I haven’t slept very well this week (I blame a very enjoyable concert which forced me to miss my bedtime by three full hours), and perhaps as a result, have had some pretty gnarly nightmares. And I do not use the word “gnarly” lightly, or perhaps ever at all before now. My dream last night was so upsetting that I actually don’t want to describe it, for fear that will somehow make it come true, but I’ll just say that it involved a family member’s extremely gruesome health emergency. (I was watching Making a Murderer part two before bed, which certainly didn’t help.)
Thankfully this sort of thing doesn’t happen to me too often, but when it does it’s jarring, and leaves me emotionally drained and anxious all day — even though I know what I dreamt isn’t “real.” I tend to feel guilty about dwelling on something I only imagined, but according to Alice Robb, author of Why We Dream: The Transformative Power of Our Nightly Journey, out later this month, it’s normal to experience real, bodily effects after traumatic dreams. “Emotions and stress experienced in dreams can have very real emotional and physiological consequences,” she says. “There are even a few reported cases in which nightmares seem to have contributed to heart attacks.” (Oh, great.)
Fortunately, there are some strategies people can employ to reduce their nightmares’ frequency and harm. In the long-term, Robb suggests learning to lucid dream, or even just practicing lucid dreaming techniques during the day. In her book, she writes: “If people can learn to become conscious in their dreams, they can wake themselves up or even banish their dream-foes.” She describes a 2006 experiment done by psychologists at Utrecht University in the Netherlands, in which the researchers asked some participants to practice lucid dream induction techniques on their own, gave private lucid dreaming lessons to others, and then left a third group untreated. Both groups that practiced lucid dreaming techniques saw fewer nightmares as a result: “Patients who learned in private sessions started out with an average of 3.6 nightmares, and that number went down to 1.4,” Robb writes. “[and] the improvement didn’t depend on achieving lucidity; several people who never managed to become lucid in their dreams still had a reduction in nightmares.”
Not to brag, but I lucid dream all the time, and am often able to exit my nightmares this way — I first figured it out as a kid, when I realized that, to escape whatever was chasing me, I needed only to find a yellow circle and climb through it. As an adult, I mostly just … recognize that I’m dreaming, and either wake myself up, or change the narrative. (I also have this thing where, when I dream of flying, I’ll start to “sink,” and then have to sort of propel myself back up by reminding myself I’m dreaming? This is probably interesting only to me, sorry.) But with certain nightmares — those involving the injury to or death of a loved one — that option never seems to pop up.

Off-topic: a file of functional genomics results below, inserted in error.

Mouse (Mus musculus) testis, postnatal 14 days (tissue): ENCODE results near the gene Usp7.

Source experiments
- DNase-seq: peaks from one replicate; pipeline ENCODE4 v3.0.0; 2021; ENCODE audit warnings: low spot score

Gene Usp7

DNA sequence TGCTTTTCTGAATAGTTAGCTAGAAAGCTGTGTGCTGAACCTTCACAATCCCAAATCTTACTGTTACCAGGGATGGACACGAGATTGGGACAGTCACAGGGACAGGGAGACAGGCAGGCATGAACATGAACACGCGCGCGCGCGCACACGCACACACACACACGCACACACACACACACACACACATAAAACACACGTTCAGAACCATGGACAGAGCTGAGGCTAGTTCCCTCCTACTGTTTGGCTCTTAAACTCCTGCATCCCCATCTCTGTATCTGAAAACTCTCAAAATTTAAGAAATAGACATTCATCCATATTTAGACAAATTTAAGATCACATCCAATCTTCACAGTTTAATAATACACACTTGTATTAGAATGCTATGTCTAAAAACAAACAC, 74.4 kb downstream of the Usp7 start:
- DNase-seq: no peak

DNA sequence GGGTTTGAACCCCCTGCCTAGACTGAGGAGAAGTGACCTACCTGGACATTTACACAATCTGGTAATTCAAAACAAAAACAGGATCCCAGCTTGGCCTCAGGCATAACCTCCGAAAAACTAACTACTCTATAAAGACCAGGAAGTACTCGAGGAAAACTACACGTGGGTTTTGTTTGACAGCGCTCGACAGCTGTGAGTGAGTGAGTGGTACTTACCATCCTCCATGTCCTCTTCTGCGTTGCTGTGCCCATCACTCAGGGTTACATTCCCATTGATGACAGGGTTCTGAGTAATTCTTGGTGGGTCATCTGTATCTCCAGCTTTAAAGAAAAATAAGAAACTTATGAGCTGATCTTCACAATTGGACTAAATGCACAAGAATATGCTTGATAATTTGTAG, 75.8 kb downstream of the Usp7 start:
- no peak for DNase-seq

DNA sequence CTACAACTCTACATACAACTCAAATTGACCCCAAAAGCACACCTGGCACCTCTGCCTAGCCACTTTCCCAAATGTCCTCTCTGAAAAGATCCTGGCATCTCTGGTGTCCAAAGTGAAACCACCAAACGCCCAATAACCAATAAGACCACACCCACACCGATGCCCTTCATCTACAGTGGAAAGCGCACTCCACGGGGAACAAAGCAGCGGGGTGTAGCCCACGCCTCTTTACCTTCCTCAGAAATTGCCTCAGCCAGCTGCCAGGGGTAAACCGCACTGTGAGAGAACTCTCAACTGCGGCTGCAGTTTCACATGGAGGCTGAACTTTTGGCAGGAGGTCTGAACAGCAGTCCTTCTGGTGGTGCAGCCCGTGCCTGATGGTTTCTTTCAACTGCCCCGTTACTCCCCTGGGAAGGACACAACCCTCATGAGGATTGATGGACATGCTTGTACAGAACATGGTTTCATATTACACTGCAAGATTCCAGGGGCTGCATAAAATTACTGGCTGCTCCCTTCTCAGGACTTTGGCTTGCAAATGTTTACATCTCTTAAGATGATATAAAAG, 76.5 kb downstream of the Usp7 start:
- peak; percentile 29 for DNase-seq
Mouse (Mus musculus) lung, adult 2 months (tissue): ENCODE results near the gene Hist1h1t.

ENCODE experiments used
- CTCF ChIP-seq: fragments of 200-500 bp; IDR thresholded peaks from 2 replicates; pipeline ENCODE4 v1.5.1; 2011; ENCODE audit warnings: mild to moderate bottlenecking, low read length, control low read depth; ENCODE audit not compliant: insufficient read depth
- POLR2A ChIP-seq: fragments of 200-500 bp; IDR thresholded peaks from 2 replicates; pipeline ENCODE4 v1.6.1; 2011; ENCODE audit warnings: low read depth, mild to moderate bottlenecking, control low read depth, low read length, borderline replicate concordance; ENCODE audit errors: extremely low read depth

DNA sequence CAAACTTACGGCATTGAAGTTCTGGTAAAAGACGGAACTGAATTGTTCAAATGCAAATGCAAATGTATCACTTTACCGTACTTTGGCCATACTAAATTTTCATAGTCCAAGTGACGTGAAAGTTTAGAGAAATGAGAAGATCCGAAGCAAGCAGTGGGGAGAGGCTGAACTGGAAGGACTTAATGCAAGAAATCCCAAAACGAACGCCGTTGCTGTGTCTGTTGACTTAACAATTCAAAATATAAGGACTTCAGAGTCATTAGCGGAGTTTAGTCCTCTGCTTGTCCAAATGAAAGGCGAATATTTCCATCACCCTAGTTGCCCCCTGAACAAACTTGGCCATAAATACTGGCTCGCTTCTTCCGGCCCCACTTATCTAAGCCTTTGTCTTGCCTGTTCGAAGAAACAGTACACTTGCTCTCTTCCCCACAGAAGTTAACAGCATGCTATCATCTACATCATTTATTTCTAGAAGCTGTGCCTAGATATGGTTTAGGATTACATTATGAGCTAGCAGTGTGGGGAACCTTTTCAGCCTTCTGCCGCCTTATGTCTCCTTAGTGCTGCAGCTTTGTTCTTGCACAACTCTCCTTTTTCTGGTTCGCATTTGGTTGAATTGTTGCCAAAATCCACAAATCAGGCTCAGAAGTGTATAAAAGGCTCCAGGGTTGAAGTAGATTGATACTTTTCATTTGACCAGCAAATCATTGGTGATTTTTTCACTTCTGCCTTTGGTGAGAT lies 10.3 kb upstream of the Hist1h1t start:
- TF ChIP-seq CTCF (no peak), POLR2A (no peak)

In those cases, Robb offers two more (unofficial) techniques.
Write down your nightmares.
“I find that writing down a nightmare in the morning is helpful,” says Robb. “Dream recall is sharpest right when you wake up, and I like knowing as many details as I can — rather than having that hazy feeling of ‘WTF happened last night to make me feel this way?’” Dream journals are often recommended as a means to greater self-intuition, but they can be more utilitarian, too. In Robb’s usage, the journal is a place to preserve the memory, so that when you still feel upset or exhausted hours later, you can turn back to your description and remember why. Putting the dream on paper rather than leaving it in your head can be a way to validate the feelings it may give you.
Talk about your nightmares.
If writing your dreams down isn’t your scene, or even if it is, sometimes it’s helpful to — yes — talk about your dreams with a willing listener or two. “I’ve found that talking about frightening dreams with my friends can help defray their emotional impact,” says Robb. “For example, the other day, I dreamed that I was at a party for law-school students and pythons, and because I wasn’t in law school (dream logic), it was my job to keep watch over the pythons. I woke up terrified! But then I sent it to the group text and my friends lol-ed and I appreciated that it was kind of funny.” It IS funny, but I can also see how it wouldn’t have been to Robb. And while this might not apply to every nightmare, talking (or texting) about it can still be helpful. Again, it makes the dream feel real enough that your reaction is legitimate, and it gives your friends or partner a chance to support you, in whatever way your dream might warrant.